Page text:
ROCHESTER, N.Y. (WROC) — Monroe County Executive Adam Bello joined local officials Wednesday to sign a bill for the Energize New York Open Commercial Property Assessed Clean Energy (PACE) program.

The program “channels private capital to commercial and non-profit building owners to make energy upgrades to their building.” Officials say this allows for “improvement of properties, lower operating expenses, and a positive impact on communities.”

“To truly confront the issues we face with our changing climate we need to marshal every tool available to us to help reduce green house gas emissions, decrease energy use, support a green innovative economy, and become a more climate-smart community,” Bello said. “Today I’m going to sign into law another one of those tools which will establish a sustainable energy loan program known as Open C-PACE here in Monroe County.”

Monroe County’s PACE bill is designed for commercial buildings only, not residential, but commercial and residential PACE programs share a similar foundation. The bill passed unanimously in the Monroe County Legislature with a 27-0 vote.

Financing for these projects is authorized by state and local law, with repayment secured through a benefit assessment lien on the property.

“This program allows commercial and non profit building owners to tap private financing to make energy upgrades to existing buildings or build new construction to higher energy standards,” Bello said. “With this important clean energy tool, companies here in Monroe County can take advantage of a unique financing option that will pave the way for more renewable energy projects in more efficient buildings. This is a win for all of us; updated and efficient buildings results in lower costs and energy uses in carbon footprint.”

According to officials, Energize NY Open C-PACE differs from traditional bank loans because:

  • Financing is available for up to 100% of the project cost, or can be combined with other financing
  • Competitive private financing from EIC-approved capital providers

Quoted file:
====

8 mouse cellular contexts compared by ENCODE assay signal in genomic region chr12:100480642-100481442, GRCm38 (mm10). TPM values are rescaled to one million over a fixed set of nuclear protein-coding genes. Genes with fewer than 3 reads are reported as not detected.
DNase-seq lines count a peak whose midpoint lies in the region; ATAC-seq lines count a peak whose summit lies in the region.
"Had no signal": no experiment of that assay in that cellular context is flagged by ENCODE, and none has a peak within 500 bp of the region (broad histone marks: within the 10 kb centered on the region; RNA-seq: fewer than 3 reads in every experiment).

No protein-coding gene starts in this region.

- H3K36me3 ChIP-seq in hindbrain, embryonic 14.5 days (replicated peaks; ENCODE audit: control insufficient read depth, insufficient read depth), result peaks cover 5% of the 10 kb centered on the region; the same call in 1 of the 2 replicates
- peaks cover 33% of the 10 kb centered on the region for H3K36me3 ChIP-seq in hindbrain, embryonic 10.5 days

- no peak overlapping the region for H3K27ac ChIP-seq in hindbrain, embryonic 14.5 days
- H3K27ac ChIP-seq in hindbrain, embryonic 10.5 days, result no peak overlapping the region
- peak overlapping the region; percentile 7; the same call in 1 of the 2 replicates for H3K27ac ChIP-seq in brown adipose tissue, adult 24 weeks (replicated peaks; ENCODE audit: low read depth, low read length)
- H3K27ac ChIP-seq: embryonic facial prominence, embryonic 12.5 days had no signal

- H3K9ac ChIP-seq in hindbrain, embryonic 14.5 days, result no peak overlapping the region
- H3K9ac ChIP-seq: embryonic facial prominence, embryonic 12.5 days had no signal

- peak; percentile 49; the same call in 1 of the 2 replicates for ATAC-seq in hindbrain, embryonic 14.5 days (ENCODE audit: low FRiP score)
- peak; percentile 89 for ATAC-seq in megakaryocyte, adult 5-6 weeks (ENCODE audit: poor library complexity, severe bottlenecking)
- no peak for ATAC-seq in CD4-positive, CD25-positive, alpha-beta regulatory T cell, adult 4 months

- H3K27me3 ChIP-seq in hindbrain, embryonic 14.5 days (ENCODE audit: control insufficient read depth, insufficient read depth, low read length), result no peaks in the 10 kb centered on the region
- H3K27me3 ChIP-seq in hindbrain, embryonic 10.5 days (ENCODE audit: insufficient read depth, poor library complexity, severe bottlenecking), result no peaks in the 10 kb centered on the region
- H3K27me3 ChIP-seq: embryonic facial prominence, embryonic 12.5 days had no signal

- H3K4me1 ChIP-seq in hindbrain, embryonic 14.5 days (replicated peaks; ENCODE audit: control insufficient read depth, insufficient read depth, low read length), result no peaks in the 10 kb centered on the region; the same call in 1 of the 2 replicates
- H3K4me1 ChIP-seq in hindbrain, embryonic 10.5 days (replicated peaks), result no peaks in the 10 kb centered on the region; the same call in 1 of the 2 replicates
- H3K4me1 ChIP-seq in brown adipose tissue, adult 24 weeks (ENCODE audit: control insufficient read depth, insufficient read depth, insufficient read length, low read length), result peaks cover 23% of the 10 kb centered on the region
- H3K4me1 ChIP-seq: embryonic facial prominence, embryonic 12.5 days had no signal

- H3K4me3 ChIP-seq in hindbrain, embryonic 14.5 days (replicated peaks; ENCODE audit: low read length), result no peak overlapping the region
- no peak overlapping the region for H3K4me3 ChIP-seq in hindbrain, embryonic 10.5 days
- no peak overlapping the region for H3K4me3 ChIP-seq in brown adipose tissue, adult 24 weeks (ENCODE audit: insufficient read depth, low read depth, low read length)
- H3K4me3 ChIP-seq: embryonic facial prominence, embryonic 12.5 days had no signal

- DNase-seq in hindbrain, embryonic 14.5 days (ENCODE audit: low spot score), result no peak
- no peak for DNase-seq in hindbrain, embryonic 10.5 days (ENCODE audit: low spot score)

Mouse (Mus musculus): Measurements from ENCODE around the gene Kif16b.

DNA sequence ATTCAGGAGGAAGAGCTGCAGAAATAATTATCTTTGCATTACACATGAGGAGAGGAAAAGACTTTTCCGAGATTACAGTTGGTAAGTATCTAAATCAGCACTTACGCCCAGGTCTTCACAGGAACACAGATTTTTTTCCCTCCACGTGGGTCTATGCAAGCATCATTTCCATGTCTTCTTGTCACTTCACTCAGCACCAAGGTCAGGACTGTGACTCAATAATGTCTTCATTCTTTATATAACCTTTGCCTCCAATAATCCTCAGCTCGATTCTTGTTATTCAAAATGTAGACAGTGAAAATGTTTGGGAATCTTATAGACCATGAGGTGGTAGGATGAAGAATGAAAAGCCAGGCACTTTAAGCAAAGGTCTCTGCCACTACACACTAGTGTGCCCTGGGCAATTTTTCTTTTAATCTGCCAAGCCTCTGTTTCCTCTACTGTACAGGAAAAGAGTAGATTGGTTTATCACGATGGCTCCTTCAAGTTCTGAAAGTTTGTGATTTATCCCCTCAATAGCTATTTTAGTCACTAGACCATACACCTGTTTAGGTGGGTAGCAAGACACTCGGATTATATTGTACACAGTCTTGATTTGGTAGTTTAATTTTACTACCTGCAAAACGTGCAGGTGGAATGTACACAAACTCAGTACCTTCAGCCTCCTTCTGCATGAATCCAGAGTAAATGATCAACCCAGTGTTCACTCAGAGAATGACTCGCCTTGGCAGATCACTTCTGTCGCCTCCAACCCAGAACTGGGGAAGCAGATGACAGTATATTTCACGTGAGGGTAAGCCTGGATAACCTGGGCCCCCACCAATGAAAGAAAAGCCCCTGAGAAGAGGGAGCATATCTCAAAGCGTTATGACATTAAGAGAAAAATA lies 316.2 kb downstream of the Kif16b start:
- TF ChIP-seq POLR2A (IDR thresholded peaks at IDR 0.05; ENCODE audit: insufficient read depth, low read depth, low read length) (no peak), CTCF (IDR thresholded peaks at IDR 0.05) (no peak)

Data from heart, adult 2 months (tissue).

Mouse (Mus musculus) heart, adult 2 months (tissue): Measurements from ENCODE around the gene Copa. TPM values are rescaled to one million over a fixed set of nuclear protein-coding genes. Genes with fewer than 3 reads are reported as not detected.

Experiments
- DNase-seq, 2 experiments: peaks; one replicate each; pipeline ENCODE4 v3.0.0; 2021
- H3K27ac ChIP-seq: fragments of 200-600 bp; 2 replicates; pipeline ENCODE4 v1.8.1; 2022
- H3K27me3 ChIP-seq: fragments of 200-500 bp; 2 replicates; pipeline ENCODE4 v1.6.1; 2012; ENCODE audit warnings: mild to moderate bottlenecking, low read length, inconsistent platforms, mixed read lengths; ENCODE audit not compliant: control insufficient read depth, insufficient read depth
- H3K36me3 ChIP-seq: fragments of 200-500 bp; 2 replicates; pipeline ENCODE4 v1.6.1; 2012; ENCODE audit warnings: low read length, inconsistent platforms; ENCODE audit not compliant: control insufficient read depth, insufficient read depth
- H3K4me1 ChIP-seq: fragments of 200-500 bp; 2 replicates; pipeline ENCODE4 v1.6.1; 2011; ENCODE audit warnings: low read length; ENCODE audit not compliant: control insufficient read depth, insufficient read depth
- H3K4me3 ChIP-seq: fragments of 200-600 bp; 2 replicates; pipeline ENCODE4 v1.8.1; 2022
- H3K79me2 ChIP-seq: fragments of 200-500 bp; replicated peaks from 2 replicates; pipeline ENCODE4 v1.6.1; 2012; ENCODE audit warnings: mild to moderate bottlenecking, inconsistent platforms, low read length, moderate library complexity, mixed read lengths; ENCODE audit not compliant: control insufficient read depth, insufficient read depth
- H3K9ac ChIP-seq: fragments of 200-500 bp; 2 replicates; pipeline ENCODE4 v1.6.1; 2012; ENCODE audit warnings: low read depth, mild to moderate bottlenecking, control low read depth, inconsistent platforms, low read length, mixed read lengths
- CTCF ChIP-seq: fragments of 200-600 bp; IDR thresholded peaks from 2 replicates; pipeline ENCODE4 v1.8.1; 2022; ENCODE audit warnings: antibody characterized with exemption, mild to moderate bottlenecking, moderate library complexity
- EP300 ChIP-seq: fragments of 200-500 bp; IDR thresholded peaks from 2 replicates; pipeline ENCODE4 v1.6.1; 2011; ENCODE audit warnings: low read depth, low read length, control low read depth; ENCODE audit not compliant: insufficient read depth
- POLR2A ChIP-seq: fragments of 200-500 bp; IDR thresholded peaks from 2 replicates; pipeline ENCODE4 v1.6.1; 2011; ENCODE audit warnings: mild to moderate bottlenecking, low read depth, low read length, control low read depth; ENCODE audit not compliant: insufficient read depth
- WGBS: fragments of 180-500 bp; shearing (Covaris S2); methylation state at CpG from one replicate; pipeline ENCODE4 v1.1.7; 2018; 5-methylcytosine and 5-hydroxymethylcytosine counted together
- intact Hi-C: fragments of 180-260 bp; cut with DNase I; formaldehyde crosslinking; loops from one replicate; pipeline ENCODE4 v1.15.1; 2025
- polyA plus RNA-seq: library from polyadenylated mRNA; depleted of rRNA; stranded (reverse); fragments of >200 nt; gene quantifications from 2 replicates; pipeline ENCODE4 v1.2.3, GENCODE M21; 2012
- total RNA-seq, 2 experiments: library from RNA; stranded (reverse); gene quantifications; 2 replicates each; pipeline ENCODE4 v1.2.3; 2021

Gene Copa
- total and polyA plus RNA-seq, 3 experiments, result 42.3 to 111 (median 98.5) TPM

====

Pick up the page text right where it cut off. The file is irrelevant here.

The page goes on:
• Customizable loan terms up to the expected life of the improvement(s) (generally 20-30 years)
  • Benefit assessment lien is subordinate to municipal taxes and senior to other liens (consent from mortgage holder is required)
  • Automatically transfers to new owner upon sale of property
  • Available for energy efficiency and renewable energy measures (projects are qualified according to NYSERDA’s C-PACE Guidelines)

“Open C-PACE is not public financing, it costs no tax-payer dollars,” Bello said. “What it does is, it creates an alternative to traditional loans by authorizing a municipality to add a special assessment to the property that is equivalent to the cost of the qualified energy improvement. The borrower then pays off the loan through installments over the court of several years. This law will help Monroe County become a leader in protecting the environment, reducing carbon emissions, and moving toward clean and renewable energy.”

Full press conference:

County Executive Bello was joined Wednesday by county legislator Michael Yudelson (D-13), Matt O’Connor Co-Chair of the Monroe County Climate Action Plan Advisory Committee, local developer Al Spaziano, and Ethan Elser of PACE Equity.

“It is just one element of the Climate Action Plan’s first phase, which we look forward to completing in the next several months,” Yudelson said. “I was glad to introduce this legislation in conjunction with County Executive Bello, and getting us to the point where we are able to make it available to the community. It will be good for the climate and have no impact on taxpayers — that’s the way government should work.”

“Not everything in the Monroe County Legislature gets accomplished with a unanimous vote and this one was 27-0,” O’Connor said. “I want to selectively tank all of the legislators for their collective wisdom. Let’s hope commercial property owners take advantage of this program in the coming future.”

“This is a win-win, I would say, for property owners, developers, and the taxpayers of the county,” Elser said. “We’d be happy to work with you on projects and help you achieve your sustainability goals whether it’s renovating your property, or building new properties.”

Residential versions of PACE programs have been under scrutiny where critics say it’s a “system where private home-renovation contractors hired by cities put priority property liens on the houses of people who are not qualified to pay them back. John Oliver of Last Week Tonight said last month the residential PACE programs can leave vulnerable people, like seniors and the disabled, in situations where they end up losing their homes or in financial distress.

To reiterate, the PACE program for Monroe County signed into law Wednesday is exclusively for commercial properties, not residential.

This is a developing story. News 8 WROC will provide updates as they become available.